Outside work, their social interactions are usually limited to their children or wife’s friends (although the latter is extremely rare). A few mention their dads “keeping in touch with friends” via WhatsApp, but rarely see their dads actually spend time with said friends.
One friend says his dad attends the occasional school reunion, but otherwise doesn’t have friends whom he meets often.
Their dads’ reasons for a relatively solitary lifestyle include “no time”, “no reason to [hang out with friends]”, “prefer spending time at home”, or simply that they just prefer life this way.
Almost everyone intuitively understands how the exact demographic in question operates, but it’s trickier to pinpoint the root of the phenomena. And as a Single Female Millennial, I am the furthest possible subspecies from Men In Their 50s.
But I get it.
For starters, it’s common knowledge that friendships tend to dwindle significantly once you become a parent, and this is no one’s fault. Parenting is simply the most life-changing and all-consuming job in the world.
When you’re not changing diapers, you’re thinking of the next time you have to change diapers. Or find a Good School for your child to attend. Or deal with conflicting in-law parenting techniques.
Or basically just ensure your kid doesn’t die on your watch.
Thus most parents would be familiar with the inevitable gravitation towards their child becoming the fulcrum upon which their universe hinges. This unconscious decision usually entails solely focusing on work outside of family, so they can provide for said family, and often results in the culling of many ‘frivolous pursuits’.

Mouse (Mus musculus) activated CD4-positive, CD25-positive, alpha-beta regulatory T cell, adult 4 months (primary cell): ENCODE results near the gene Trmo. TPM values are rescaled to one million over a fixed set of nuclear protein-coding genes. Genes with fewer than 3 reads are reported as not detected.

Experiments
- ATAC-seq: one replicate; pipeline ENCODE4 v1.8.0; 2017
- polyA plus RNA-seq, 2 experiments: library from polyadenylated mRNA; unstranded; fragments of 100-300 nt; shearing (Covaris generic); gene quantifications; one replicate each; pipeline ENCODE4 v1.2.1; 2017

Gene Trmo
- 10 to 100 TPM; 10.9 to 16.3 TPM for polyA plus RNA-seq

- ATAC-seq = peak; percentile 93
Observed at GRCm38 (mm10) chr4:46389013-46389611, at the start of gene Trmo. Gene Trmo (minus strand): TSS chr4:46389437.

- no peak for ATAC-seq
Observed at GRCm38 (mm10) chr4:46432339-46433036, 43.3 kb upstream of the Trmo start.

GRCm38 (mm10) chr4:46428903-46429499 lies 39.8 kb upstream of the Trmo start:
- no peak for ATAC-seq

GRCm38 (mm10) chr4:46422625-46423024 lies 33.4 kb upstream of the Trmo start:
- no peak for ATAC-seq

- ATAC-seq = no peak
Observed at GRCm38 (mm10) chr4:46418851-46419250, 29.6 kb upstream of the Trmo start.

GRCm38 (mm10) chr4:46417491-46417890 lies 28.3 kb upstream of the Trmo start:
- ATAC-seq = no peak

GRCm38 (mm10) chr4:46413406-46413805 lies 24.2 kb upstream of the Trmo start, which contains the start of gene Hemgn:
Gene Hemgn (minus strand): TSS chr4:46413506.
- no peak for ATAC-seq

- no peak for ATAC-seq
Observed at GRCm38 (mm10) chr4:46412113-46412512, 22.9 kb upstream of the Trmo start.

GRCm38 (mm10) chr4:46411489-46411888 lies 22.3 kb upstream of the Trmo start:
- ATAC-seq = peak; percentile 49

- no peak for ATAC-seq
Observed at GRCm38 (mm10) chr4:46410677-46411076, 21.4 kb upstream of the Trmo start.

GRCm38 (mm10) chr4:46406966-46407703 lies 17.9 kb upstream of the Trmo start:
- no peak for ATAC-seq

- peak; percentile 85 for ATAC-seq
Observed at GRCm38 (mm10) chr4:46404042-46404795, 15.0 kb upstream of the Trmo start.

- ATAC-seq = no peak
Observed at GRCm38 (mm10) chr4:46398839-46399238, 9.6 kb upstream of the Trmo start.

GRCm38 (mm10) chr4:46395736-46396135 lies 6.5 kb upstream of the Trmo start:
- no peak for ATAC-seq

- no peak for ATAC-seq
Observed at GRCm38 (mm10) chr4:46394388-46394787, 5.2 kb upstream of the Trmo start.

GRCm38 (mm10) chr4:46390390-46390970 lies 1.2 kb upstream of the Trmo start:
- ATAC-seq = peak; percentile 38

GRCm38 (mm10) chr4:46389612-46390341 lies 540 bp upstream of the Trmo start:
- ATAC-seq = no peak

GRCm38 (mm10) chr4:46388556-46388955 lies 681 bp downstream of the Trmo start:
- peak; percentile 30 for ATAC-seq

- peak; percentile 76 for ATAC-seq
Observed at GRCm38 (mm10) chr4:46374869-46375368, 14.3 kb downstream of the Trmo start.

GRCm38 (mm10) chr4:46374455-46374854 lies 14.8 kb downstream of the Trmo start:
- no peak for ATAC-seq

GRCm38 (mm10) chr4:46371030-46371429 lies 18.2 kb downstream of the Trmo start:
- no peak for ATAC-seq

Drinking with your buddies till 1 AM: No go. Sleeping in till 11 AM on weekends and spending the rest of the day in bed poring over Netflix: Not anymore. Spontaneously arranging to meet a friend in town for brunch just a few hours before: Are you shitting me? Absolutely not.
Life becomes a succession of precise and predictable plans. With ‘adventure’ nuked from a parent’s vocabulary, every routine is meant to minimise any chance of mess ups, which might be a mere headache for regular folk but could actually cause a ruptured blood vessel for parents.
Apparently though, this ‘affliction’ doesn’t quite befall their female counterparts (i.e. Women/Moms In Their 50s). Perhaps women, in general, appear to more readily engage in idle gossip and chit-chat, therefore giving themselves more opportunities to socialise with new friends or acquaintances in their later years.
The same friends whose dads have little/no friends report their moms being more likely to turn colleagues into friends, develop interests and hobbies that grant them access to a whole new community, or become friends with other moms.
So they don’t worry as much about what their moms would do or how they’d occupy their time after retirement.